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UN chief met with Putin to bridge differences with Russia over its actions in Ukraine


We begin this hour with the latest diplomatic effort to end the conflict in Ukraine. The head of the United Nations was in Moscow today meeting Russian President Vladimir Putin and his foreign minister. The U.N. chief's mission - to try to bridge differences with Russia.

Well, NPR's Charles Maynes is there in Russia, in Moscow. Hey, Charles.


KELLY: This is interesting, this visit, because, as we know, there have not been a lot of diplomatic breakthroughs on Ukraine to celebrate of late. What exactly was the secretary general hoping to achieve?

MAYNES: Yeah. Well, the secretary general, Antonio Guterres, said it was simple - he'd come to Moscow as, quote, "a messenger of peace." Let's listen in.


ANTONIO GUTERRES: My objective and my agenda is strictly linked to save lives and to reduce suffering.

MAYNES: Now, Guterres seemed to have no illusions going in. He noted that the U.N. and his Russian host had very different views about what was happening in Ukraine. And he admitted his own previous calls for a cease-fire had gone nowhere. So his focus, again, was on easing the suffering. He said this conflict was creating shockwaves not only in Ukraine and Russia, but throughout the world, causing rising food and energy prices. And he said the sooner this conflict ends, the better it'll be for everybody.

KELLY: Yeah. On that focus that he's proclaiming there of reducing suffering, saving lives, was there any progress on humanitarian corridors in Ukraine, you know, trying to get civilians out of cities under siege and then they're not allowed to leave safely or they're safe only for a few hours? Any movement?

MAYNES: Well, yeah, in a way. It's really his one big proposal. He said he wanted to allow the U.N. to take the lead in working with both sides to establish humanitarian corridors for civilians fleeing the fighting. It was a way, Guterres argued, to build trust that these offers were truly safe and not some, you know, propaganda tool for either Russia or Ukraine. You know, he also singled out the humanitarian crisis in the city of Mariupol, where Ukrainian soldiers and civilians had been trapped in a Soviet-era steelworks factory by Russian forces, calling it a crisis within a crisis that demanded action.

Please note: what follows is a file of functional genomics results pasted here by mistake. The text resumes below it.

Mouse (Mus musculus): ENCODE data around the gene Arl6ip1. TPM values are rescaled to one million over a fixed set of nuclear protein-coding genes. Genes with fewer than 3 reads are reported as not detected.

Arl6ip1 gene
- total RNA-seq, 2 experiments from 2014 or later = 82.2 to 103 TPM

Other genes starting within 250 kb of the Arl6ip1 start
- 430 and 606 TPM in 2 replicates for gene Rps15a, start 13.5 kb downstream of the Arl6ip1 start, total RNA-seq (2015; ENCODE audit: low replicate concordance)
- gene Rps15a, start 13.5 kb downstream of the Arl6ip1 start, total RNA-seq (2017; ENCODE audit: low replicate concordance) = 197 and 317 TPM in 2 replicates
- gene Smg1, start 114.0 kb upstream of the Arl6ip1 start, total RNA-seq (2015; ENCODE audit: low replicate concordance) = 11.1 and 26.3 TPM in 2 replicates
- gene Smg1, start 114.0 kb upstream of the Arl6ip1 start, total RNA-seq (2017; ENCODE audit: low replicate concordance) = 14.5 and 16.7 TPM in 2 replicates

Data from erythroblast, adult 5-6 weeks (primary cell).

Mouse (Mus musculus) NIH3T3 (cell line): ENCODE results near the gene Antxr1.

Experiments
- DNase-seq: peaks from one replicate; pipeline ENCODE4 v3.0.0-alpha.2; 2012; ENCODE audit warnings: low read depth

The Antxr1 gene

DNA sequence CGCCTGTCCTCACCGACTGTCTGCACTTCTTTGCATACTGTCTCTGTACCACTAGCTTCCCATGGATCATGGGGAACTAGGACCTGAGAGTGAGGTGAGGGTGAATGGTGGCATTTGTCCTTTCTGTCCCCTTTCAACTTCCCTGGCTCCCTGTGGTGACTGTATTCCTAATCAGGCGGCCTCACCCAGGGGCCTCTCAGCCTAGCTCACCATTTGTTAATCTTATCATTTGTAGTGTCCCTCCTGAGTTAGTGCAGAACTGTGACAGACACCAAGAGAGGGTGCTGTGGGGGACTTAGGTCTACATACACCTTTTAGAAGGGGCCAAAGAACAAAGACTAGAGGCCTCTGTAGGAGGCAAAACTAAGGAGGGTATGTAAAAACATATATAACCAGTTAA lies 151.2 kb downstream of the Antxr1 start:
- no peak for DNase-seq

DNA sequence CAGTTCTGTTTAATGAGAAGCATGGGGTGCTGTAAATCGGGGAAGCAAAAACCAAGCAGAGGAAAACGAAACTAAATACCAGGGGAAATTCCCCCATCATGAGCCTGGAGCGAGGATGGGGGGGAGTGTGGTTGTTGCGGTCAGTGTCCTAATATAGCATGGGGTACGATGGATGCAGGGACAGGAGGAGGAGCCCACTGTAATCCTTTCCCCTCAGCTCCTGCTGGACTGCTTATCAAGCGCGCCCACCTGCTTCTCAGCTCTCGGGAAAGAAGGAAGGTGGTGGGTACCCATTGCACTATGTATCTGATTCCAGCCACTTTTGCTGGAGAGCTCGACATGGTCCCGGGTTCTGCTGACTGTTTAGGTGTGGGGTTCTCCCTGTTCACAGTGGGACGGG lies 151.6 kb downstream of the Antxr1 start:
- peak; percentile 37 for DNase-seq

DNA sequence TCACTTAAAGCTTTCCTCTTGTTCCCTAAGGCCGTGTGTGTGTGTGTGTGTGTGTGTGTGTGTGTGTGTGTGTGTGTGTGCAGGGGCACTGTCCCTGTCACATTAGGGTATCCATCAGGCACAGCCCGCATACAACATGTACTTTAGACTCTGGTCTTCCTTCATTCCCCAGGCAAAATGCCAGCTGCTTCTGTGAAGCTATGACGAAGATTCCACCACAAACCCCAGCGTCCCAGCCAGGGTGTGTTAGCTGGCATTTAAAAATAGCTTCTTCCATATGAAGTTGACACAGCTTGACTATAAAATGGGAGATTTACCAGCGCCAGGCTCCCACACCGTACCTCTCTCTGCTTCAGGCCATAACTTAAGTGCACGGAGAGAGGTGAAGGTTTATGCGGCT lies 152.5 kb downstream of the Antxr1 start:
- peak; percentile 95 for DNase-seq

But, you know, Guterres also got into a remarkable back and forth at the televised portion of his meeting with President Putin. You know, the two men were sitting in the Kremlin at the far ends of a giant white table. Some people might recognize it from recent visits that Putin has had with world leaders. And Guterres told Putin that the U.N. viewed Russia's actions against its neighbor as, quote, "an invasion."

KELLY: Wait, really? He used the word invasion? How did that go down?

MAYNES: Well, not well. As you might imagine, Putin challenged him on it.



MAYNES: So Putin said he'd closely studied legal precedents for recognizing independent countries and defense treaties in Western Europe, and said, you know, why can't Russia do the same in the Donbas? You know, there, of course, Russia has recognized and now come to the military aid of these self-proclaimed Donbas republics. And so he really tried to provide legal cover for Russia's actions in Ukraine to the head of the U.N. live on Russian TV.

Now, he also repeated an argument that Russian officials have made often of late, and it's this - that Russia wants a diplomatic solution to the conflict, but Ukraine hasn't been a reliable negotiating partner. And the reason, Moscow says, is that the West keeps giving Kyiv increasingly heavy weapons and tells them to try and settle it on the battlefield.

KELLY: Which I guess brings me back to where we began, the dearth of diplomatic breakthroughs. Where does diplomacy go from here?

MAYNES: Well, we'll see if Guterres makes any progress with his humanitarian corridor idea, first with Putin and then with Ukrainian President Volodymyr Zelenskyy, with whom he meets later this week. The Ukrainians, I should add, weren't too happy to come in second on that list. If Guterres is successful, it may go some way toward silencing critics who say he and the U.N. have been largely missing amid this crisis in Ukraine so far.

KELLY: That is NPR's Charles Maynes reporting in Moscow. Thank you.

MAYNES: Thank you. Transcript provided by NPR, Copyright NPR.

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